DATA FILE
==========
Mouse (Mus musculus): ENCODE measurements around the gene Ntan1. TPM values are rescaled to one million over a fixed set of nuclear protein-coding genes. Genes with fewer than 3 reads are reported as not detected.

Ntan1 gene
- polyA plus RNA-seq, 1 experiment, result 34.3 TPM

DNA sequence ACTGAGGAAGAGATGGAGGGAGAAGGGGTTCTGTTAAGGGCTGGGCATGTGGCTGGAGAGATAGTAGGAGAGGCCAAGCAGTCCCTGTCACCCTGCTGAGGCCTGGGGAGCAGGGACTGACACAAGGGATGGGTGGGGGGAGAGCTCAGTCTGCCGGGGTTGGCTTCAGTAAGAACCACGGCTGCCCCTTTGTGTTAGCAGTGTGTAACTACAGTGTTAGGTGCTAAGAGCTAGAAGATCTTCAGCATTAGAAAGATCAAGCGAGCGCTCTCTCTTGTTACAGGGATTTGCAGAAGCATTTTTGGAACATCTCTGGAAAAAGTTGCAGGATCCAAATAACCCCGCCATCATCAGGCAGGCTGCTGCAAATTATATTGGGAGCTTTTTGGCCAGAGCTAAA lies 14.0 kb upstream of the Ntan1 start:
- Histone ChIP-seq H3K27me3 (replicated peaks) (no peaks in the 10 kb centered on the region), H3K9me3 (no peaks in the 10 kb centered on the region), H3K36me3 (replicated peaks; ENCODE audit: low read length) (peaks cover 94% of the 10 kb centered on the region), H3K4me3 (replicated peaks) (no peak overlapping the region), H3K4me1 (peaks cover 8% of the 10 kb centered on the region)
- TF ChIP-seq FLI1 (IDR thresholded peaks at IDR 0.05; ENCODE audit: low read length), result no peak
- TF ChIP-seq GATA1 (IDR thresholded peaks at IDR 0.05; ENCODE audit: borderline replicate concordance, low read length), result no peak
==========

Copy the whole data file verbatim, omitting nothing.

Mouse (Mus musculus): ENCODE measurements around the gene Ntan1. TPM values are rescaled to one million over a fixed set of nuclear protein-coding genes. Genes with fewer than 3 reads are reported as not detected.

Ntan1 gene
- polyA plus RNA-seq, 1 experiment, result 34.3 TPM

DNA sequence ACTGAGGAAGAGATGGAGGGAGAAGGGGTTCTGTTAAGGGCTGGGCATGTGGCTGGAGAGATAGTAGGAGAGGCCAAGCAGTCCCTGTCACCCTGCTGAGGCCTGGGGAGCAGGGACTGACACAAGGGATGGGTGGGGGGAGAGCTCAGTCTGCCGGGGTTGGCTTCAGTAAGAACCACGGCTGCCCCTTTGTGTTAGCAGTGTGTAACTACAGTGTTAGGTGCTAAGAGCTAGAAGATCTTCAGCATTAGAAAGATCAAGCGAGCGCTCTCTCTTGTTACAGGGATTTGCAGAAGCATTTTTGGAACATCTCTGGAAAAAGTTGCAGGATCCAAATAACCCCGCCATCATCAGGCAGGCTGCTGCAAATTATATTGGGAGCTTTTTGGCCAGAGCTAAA lies 14.0 kb upstream of the Ntan1 start:
- Histone ChIP-seq H3K27me3 (replicated peaks) (no peaks in the 10 kb centered on the region), H3K9me3 (no peaks in the 10 kb centered on the region), H3K36me3 (replicated peaks; ENCODE audit: low read length) (peaks cover 94% of the 10 kb centered on the region), H3K4me3 (replicated peaks) (no peak overlapping the region), H3K4me1 (peaks cover 8% of the 10 kb centered on the region)
- TF ChIP-seq FLI1 (IDR thresholded peaks at IDR 0.05; ENCODE audit: low read length), result no peak
- TF ChIP-seq GATA1 (IDR thresholded peaks at IDR 0.05; ENCODE audit: borderline replicate concordance, low read length), result no peak